Hot springs

The microbial mats are fascinating communities that are often fueled by primary CO2 fixation by cyanobacteria. These communities were dominant in the early Earth and helped to establish the oxidizing environment of the planet. We are working on microbial mats in hot springs of Yellowstone National Park, as shown in Figure 1. These mats are about 1 cm thick and the cyanobacteria are in the top ~1 mm. The mat environment is extremely interesting since the cells experience high O2 and light during the day (the mats can be 800% saturation for O2 during the day!!) and go anaerobic during the night. There is a strong metabolic switching from respiration and photosynthesis during the day to fermentation metabolism and N2 fixation during the night. Recently, we worked hard to develop molecular tools and procedures to explore the physiology of the mats with sophisticated in situ experimentation (Steunou et al., 2006; Steunou et al., 2008), and to generate axenic strains of some of the organisms (Kilian et al., 2007). In initial studies, we worked with people at TIGR to have two cyanobacterial genomes sequenced (from organisms that grow at 50-65°C) and found that the genomes appeared to be fluid (while the orthologues between the genomes were pretty similar, there was a complete lack of synteny; the two genomes were scrambled with respect to gene arrangement relative to each other) (Bhaya et al., 2007). Furthermore, we discovered that these high temperature cyanobacteria were capable of N2 fixation (Steunou et al., 2006), which was extremely surprising since others had suggested that these unicellular cyanobacteria (Synechococcus strains) that grow at the higher temperatures could not fix N2. We then measured levels of transcripts encoding the nitrogenase protein subunits (NifD) and N2 fixation in the mat over the diel cycle. While the nitrogenase transcripts and Nif proteins accumulate in the evening, as the mat becomes anoxic, the majority of the N2 fixation occurs in the morning when the mats are still anoxic, but now there is much more energy, generated from both photosynthetic electron flow and some respiration; this allows for high level N2 fixation. In other words, the cells were in a low energy state during the night (they could only do fermentation metabolism at that time), and since the nitrogenase requires a high energy input (16 ATP for the conversion of N2 to ammonium), the fixation of N2 during the evening is low. When more energy becomes available in the morning, and since the cells already have the N2 fixation machinery in place, they can fix high levels of N2. When O2 begins to accumulate in the mats as the light intensity increases, the nitrogenase activity is inhibited (the nitrogenase is O2 sensitive) and ultimately the enzyme appears to turn over (and is remade the next evening) (Steunou et al., 2008). Figure 2 depicts the level of nitrogen fixation over the diel cycle, and the conditions associated with different times of the day.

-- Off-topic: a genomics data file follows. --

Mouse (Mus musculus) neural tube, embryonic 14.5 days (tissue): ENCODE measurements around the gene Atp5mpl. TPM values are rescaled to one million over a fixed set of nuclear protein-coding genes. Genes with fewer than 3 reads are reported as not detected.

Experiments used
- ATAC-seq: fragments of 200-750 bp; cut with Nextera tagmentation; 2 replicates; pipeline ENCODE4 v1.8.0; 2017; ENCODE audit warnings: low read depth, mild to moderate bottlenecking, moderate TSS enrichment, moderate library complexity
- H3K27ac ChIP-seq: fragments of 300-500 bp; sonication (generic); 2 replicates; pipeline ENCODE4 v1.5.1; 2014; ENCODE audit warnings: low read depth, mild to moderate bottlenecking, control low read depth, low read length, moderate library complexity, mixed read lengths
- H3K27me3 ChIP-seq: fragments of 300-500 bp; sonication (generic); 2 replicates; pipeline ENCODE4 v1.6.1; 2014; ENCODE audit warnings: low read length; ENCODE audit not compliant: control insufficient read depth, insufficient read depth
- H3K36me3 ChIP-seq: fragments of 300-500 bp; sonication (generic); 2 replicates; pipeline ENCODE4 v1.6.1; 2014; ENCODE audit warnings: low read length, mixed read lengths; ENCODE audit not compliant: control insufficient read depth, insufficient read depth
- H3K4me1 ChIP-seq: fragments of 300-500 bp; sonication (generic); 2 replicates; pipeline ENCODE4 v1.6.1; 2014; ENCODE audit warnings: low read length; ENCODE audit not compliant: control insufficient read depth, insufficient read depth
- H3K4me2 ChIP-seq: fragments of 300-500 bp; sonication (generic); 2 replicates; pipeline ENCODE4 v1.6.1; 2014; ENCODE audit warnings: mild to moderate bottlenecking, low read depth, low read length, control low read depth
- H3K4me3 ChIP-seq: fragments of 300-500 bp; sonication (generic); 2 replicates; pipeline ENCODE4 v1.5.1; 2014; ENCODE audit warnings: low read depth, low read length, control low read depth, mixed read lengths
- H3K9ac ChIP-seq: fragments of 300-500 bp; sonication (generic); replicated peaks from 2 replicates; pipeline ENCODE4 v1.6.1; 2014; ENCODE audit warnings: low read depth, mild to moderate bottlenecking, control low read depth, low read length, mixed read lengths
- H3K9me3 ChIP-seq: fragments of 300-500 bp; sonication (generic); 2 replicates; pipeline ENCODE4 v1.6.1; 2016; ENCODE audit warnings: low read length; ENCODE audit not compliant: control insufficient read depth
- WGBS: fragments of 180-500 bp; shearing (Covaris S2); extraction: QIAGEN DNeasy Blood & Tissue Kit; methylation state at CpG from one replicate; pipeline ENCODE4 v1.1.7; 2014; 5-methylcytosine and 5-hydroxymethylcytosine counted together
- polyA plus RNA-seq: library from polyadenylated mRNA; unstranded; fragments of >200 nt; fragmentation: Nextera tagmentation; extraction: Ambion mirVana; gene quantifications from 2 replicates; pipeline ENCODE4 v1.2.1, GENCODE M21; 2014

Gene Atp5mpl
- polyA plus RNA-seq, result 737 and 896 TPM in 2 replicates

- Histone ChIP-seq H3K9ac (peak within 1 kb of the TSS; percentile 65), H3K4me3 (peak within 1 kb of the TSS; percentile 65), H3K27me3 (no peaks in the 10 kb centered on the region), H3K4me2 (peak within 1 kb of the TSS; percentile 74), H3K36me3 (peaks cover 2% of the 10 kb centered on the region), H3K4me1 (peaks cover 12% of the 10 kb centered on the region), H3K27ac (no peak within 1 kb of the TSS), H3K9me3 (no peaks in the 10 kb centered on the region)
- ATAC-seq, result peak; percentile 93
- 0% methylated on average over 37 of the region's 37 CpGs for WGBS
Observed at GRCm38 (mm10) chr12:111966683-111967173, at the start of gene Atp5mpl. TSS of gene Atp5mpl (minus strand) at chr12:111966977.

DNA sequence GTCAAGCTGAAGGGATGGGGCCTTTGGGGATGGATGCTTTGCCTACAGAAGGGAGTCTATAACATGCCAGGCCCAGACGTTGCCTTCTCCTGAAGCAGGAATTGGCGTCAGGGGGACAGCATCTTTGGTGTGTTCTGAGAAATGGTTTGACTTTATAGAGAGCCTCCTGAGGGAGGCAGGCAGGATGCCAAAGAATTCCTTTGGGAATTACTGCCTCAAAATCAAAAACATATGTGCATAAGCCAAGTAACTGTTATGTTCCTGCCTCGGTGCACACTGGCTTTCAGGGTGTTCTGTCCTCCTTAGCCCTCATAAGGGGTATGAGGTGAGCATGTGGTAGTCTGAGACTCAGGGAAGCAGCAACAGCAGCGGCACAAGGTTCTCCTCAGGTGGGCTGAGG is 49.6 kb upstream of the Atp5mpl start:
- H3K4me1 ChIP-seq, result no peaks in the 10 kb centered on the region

Figure 1. Alkaline Siliceous hot spring in Yellowstone National Park. These springs have microbial mats which cover the surface. The mats that we study thrive at temperatures of between 50 and 70°C.

It is also becoming clear that metabolites made and exported by one organism in the mat are used by others. In fact, it is probably most valid to consider the mat as the organism rather than the individual microbes that make up the mat. The organisms have co-evolved to generate a self-sustaining functional structure that requires the exchange of metabolites and signals in order to flourish. These 'exchange' metabolites appear to include energy sources such as H2, and fixed carbon generated by the cyanobacteria, both through photosynthetic carbon metabolism as well as fermentation metabolism. While it would take too much space to discuss the details surrounding this concept, the reader is referred to Steunou et al., 2006, 2008.

While the mats are extremely interesting from physiological and metabolic perspectives (e.g. metabolic switching over the diel cycle, metabolite exchange), they are also fascinating from the perspective of the evolution of organisms within a densely packed population of photoautotrophic, photoheterotrophic and heterotrophic microbes. The evolution of the organisms in the mats and the interactions between phage and cyanobacteria in this environment is being extensively explored by the group of Devaki Bhaya (as at the Carnegie Institution).

Figure 2. Nitrogen fixation levels over the diel cycle. The nitrogenase is not present during the day when the mats are oxic. As the mat becomes anoxic in late afternoon, the nitrogenase accumulations, but nitrogen fixation remains low. Toward the morning the sun rises, photosynthesis is initiated, energy becomes more available but the cells remain anoxic because the rate of oxygen evolution is less than the rate of oxygen consumption by respiration. In this early morning period the cells fix significant amounts of nitrogen. As the intensity of the light increases later in the morning, oxygen accumulates in the mat and the nitrogenase activity is strongly inhibited (and the enzyme appears to degrade).